Being too clean isn't what's making us sick. It's the loss of biodiversity in the bacteria and organisms that live in our bodies and work with the immune system.
William Parker, Duke University
Today rates of allergic, autoimmune and other inflammatory diseases are rising dramatically in Western societies. If that weren’t bad enough, we are beginning to understand that many psychiatric disorders, including depression, migraine headaches and anxiety disorders, are associated with inflammation. Perhaps the most startling observation is that our children are afflicted with the same inflammatory problems, contributing to the fact that over 40 percent of US children are on medications for some chronic condition.
And the cause, according to the “hygiene hypothesis,” is that being too clean causes a malformation of the immune system, leading to a wide range of inflammatory diseases. The original idea was that decreased infections in childhood due to hygiene led to a weak immune system, prone to become allergic and inflamed.
If the problem is that we are too clean, then, hypothetically, the issue can be easily resolved. We just need to get dirty, right? Wrong.
Getting dirty doesn’t help our immune system and generally makes inflammation worse. Much worse. That means there is something very wrong with the hygiene hypothesis.
Biodiversity is the real issue
What we actually have is a biodiversity problem. Our clean, indoor-centered lives and a Western diet rich in processed foods have depleted our biomes – the bacteria and worms that naturally live in our bodies, our guts in particular. These organisms play a role in the development and regulation of our immune systems, and scientists have identified the loss of biodiversity as being central to the high rates of inflammatory disease in the developed world.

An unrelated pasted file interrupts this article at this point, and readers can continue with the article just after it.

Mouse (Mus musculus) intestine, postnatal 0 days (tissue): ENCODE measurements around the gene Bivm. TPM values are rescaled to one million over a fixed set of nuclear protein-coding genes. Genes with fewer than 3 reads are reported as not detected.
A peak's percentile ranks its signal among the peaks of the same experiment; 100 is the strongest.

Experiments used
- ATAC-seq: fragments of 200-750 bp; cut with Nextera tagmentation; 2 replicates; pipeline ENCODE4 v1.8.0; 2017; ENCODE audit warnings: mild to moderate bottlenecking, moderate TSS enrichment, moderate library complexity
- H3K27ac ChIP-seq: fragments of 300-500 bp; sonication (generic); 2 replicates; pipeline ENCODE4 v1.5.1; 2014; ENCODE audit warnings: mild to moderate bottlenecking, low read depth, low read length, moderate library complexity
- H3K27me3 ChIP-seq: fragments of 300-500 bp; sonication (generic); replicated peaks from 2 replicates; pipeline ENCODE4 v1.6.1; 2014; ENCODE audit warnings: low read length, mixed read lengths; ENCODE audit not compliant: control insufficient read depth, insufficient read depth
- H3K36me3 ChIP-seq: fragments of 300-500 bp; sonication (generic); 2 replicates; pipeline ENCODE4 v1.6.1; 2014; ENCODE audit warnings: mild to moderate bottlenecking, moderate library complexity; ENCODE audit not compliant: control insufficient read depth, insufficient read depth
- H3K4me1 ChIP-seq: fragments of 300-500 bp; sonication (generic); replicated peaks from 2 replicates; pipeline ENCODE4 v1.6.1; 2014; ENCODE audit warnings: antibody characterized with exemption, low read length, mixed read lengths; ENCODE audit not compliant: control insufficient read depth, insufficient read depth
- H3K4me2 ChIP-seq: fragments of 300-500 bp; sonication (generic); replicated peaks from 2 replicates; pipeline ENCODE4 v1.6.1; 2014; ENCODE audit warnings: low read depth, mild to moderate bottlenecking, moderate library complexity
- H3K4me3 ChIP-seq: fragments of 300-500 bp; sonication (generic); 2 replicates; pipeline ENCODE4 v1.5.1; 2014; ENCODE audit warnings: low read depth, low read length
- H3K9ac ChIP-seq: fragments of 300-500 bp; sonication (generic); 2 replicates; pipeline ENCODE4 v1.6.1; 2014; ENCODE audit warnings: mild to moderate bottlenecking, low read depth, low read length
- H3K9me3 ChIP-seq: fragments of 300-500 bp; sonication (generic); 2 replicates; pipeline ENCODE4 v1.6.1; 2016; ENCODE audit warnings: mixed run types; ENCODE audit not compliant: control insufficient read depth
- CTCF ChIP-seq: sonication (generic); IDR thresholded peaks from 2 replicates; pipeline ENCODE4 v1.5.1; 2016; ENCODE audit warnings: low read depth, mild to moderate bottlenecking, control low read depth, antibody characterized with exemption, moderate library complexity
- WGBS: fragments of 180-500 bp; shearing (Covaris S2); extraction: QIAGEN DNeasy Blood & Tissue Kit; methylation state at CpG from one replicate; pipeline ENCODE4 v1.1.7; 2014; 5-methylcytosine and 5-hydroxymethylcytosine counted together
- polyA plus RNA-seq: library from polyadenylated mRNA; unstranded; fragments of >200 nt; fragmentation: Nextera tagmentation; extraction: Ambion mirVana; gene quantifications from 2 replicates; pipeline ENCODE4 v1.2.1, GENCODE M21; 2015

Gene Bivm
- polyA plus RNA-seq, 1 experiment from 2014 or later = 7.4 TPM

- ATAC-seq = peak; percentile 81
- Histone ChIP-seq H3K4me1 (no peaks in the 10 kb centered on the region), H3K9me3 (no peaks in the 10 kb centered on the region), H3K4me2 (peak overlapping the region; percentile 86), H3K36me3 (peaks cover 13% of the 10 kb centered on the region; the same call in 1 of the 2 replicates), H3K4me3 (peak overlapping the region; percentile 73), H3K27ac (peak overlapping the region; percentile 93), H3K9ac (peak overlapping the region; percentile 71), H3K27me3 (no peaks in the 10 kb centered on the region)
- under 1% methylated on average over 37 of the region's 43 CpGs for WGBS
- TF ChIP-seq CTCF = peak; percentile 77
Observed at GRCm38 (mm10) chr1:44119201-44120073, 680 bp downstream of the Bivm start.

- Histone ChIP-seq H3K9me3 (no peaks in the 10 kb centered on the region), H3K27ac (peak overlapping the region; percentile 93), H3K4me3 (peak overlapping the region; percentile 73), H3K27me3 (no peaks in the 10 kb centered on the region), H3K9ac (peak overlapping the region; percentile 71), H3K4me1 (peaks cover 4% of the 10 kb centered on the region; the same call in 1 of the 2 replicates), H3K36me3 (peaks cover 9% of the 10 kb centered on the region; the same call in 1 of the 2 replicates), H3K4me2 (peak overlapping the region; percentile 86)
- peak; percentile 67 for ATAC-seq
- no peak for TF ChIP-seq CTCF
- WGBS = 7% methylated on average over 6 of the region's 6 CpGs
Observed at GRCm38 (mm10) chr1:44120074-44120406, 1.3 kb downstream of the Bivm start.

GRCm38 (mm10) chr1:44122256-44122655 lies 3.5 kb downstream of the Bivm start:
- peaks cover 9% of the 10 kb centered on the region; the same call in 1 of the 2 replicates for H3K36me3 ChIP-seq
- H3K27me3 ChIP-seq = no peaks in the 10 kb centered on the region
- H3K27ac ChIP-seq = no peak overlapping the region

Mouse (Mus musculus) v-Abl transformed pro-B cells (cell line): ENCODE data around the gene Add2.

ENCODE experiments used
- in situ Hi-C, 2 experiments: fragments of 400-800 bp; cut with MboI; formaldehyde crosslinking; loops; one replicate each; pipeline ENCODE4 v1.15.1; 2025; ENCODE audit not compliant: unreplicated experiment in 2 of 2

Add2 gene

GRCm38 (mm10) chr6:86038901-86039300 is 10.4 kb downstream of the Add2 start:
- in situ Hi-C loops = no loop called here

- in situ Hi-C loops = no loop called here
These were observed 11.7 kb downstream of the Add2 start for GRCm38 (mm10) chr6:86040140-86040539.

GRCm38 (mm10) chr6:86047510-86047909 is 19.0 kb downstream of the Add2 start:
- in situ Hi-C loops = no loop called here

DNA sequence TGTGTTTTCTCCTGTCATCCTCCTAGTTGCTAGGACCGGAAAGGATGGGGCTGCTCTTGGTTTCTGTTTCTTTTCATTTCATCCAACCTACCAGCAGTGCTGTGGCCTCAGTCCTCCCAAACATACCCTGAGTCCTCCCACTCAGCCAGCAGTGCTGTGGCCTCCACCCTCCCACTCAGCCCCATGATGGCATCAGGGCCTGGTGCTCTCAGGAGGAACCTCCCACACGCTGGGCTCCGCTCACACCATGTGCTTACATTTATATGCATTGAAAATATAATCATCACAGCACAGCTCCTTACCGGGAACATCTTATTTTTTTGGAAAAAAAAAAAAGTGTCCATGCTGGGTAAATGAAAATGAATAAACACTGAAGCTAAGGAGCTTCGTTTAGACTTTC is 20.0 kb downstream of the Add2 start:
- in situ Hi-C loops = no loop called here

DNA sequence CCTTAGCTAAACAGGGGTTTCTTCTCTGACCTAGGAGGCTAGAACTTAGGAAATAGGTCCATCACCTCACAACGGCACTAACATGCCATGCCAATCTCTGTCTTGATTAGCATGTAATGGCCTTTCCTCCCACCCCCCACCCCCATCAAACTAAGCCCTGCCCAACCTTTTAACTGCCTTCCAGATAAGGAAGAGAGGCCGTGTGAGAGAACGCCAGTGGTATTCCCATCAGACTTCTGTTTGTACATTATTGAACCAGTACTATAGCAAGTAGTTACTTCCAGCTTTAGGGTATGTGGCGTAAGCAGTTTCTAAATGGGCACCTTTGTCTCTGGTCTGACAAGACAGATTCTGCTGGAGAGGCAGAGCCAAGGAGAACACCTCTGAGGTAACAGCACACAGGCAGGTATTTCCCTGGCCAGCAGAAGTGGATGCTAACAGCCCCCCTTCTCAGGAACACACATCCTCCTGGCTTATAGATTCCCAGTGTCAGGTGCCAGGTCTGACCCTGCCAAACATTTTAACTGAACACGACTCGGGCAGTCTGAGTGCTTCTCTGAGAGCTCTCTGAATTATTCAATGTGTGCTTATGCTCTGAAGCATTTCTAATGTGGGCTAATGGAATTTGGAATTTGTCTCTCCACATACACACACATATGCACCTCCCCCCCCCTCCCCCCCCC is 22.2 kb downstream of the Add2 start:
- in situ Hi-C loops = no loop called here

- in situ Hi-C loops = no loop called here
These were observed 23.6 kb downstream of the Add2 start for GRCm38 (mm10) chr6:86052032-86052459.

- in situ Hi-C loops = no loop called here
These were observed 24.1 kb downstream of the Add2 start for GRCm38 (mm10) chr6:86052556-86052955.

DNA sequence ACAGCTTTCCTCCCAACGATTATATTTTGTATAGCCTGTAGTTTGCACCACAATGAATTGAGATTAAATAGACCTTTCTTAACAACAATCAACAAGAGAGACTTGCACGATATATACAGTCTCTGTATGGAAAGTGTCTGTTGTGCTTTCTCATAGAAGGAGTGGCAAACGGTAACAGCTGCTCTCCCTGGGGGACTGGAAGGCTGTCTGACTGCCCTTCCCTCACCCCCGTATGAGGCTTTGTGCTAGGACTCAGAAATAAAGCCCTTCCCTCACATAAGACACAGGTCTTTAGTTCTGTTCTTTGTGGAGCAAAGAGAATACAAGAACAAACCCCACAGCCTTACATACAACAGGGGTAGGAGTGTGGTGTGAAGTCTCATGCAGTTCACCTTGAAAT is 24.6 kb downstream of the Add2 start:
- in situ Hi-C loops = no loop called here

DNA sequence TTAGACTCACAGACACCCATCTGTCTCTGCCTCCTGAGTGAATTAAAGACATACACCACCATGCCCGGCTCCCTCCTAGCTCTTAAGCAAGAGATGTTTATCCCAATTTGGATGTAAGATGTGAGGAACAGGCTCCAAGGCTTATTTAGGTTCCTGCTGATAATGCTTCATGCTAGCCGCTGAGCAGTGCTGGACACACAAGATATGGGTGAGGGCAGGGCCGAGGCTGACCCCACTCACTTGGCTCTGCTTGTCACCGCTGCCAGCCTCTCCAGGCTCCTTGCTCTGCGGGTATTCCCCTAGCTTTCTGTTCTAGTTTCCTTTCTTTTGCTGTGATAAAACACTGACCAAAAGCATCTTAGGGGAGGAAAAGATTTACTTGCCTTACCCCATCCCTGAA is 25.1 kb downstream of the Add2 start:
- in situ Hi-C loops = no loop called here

Giving up soap won’t help your biome. Bar of soap via www.shutterstock.com.
The hygiene hypothesis was right…in its day
An increase in inflammatory disorders, like allergies, was first observed about 150 years ago among the aristocracy in Europe, then reached the entire population of the industrialized world by the 1960s, and seems only to have climbed steadily since then.
When trying to understand why inflammatory diseases increased in the late 1800s and throughout the 20th century, scientists put their finger on things such as toilets and water treatment facilities. In those days, having a toilet was “hygiene.”
But times change. After generations of living with toilets and water treatment facilities, some of the wildlife in our bodies has been driven to the point of extinction. Our loss of contact with the soil due to indoor working environments has further depleted the wildlife of our bodies. And the typical Western diet doesn’t help either.
Even if you were to never use soap again for the rest of your life, you would not recover the wildlife your body is missing. Many of the lost organisms of our body don’t exist in North America in the wild, and others you simply won’t come across in your daily life.
On top of tremendous social difficulties imposed by a lack of soap, you’d likely increase your exposure to a lot of aggravating and even dangerous germs. The bacteria and viruses deposited on your shopping cart handle or the light switch at a hotel are generally not good. Those are often the germs of modern society that cause infection and inflammation. Your immune system would remain inflamed, and perhaps be even more agitated than before.
So what exactly are we missing? For practical purposes, it’s important to divide the wildlife of our bodies into two groups: microbes and more complex organisms such as worms. Microbes and worms affect our immune systems in different ways and both are important to be healthy. Biodiversity is the key.
A healthy crop of microbes and a few good worms